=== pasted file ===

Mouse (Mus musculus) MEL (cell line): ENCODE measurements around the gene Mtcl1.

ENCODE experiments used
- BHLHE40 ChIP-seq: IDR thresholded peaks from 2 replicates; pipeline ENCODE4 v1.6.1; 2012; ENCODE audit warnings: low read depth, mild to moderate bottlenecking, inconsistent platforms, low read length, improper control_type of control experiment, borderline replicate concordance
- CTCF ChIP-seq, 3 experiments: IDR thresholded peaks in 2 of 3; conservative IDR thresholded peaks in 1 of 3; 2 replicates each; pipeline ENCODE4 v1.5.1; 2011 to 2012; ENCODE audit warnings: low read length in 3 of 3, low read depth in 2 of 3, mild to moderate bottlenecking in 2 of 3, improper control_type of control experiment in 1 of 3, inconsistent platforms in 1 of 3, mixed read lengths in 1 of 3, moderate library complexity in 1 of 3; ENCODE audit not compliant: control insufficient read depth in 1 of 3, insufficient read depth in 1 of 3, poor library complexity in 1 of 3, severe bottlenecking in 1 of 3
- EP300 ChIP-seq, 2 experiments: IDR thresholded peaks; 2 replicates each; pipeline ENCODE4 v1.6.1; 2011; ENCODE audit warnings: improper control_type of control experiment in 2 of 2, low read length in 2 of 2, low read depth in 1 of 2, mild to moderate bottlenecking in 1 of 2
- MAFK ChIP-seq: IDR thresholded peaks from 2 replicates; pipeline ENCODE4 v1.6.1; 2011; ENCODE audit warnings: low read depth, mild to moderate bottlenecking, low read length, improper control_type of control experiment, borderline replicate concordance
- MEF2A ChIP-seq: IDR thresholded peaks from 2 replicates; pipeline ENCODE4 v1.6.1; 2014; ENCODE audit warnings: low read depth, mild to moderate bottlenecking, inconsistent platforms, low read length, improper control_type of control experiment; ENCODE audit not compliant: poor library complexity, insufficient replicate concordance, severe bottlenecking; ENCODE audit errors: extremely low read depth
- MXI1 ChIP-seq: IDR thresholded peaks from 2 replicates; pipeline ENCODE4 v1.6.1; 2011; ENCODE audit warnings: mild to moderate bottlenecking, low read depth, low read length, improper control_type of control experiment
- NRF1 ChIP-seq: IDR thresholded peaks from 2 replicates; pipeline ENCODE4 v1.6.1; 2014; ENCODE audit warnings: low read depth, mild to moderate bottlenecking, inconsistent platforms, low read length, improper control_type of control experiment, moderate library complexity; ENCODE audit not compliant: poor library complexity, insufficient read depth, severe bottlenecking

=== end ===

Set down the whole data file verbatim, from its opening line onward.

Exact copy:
Mouse (Mus musculus) MEL (cell line): ENCODE measurements around the gene Mtcl1.

ENCODE experiments used
- BHLHE40 ChIP-seq: IDR thresholded peaks from 2 replicates; pipeline ENCODE4 v1.6.1; 2012; ENCODE audit warnings: low read depth, mild to moderate bottlenecking, inconsistent platforms, low read length, improper control_type of control experiment, borderline replicate concordance
- CTCF ChIP-seq, 3 experiments: IDR thresholded peaks in 2 of 3; conservative IDR thresholded peaks in 1 of 3; 2 replicates each; pipeline ENCODE4 v1.5.1; 2011 to 2012; ENCODE audit warnings: low read length in 3 of 3, low read depth in 2 of 3, mild to moderate bottlenecking in 2 of 3, improper control_type of control experiment in 1 of 3, inconsistent platforms in 1 of 3, mixed read lengths in 1 of 3, moderate library complexity in 1 of 3; ENCODE audit not compliant: control insufficient read depth in 1 of 3, insufficient read depth in 1 of 3, poor library complexity in 1 of 3, severe bottlenecking in 1 of 3
- EP300 ChIP-seq, 2 experiments: IDR thresholded peaks; 2 replicates each; pipeline ENCODE4 v1.6.1; 2011; ENCODE audit warnings: improper control_type of control experiment in 2 of 2, low read length in 2 of 2, low read depth in 1 of 2, mild to moderate bottlenecking in 1 of 2
- MAFK ChIP-seq: IDR thresholded peaks from 2 replicates; pipeline ENCODE4 v1.6.1; 2011; ENCODE audit warnings: low read depth, mild to moderate bottlenecking, low read length, improper control_type of control experiment, borderline replicate concordance
- MEF2A ChIP-seq: IDR thresholded peaks from 2 replicates; pipeline ENCODE4 v1.6.1; 2014; ENCODE audit warnings: low read depth, mild to moderate bottlenecking, inconsistent platforms, low read length, improper control_type of control experiment; ENCODE audit not compliant: poor library complexity, insufficient replicate concordance, severe bottlenecking; ENCODE audit errors: extremely low read depth
- MXI1 ChIP-seq: IDR thresholded peaks from 2 replicates; pipeline ENCODE4 v1.6.1; 2011; ENCODE audit warnings: mild to moderate bottlenecking, low read depth, low read length, improper control_type of control experiment
- NRF1 ChIP-seq: IDR thresholded peaks from 2 replicates; pipeline ENCODE4 v1.6.1; 2014; ENCODE audit warnings: low read depth, mild to moderate bottlenecking, inconsistent platforms, low read length, improper control_type of control experiment, moderate library complexity; ENCODE audit not compliant: poor library complexity, insufficient read depth, severe bottlenecking